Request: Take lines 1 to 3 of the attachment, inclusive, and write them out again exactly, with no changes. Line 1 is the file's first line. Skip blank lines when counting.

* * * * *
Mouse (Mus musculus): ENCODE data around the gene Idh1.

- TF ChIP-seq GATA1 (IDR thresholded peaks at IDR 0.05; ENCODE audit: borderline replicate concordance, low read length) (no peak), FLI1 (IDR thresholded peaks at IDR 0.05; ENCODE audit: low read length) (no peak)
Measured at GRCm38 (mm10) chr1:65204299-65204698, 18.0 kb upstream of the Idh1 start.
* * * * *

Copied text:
Mouse (Mus musculus): ENCODE data around the gene Idh1.

- TF ChIP-seq GATA1 (IDR thresholded peaks at IDR 0.05; ENCODE audit: borderline replicate concordance, low read length) (no peak), FLI1 (IDR thresholded peaks at IDR 0.05; ENCODE audit: low read length) (no peak)
Measured at GRCm38 (mm10) chr1:65204299-65204698, 18.0 kb upstream of the Idh1 start.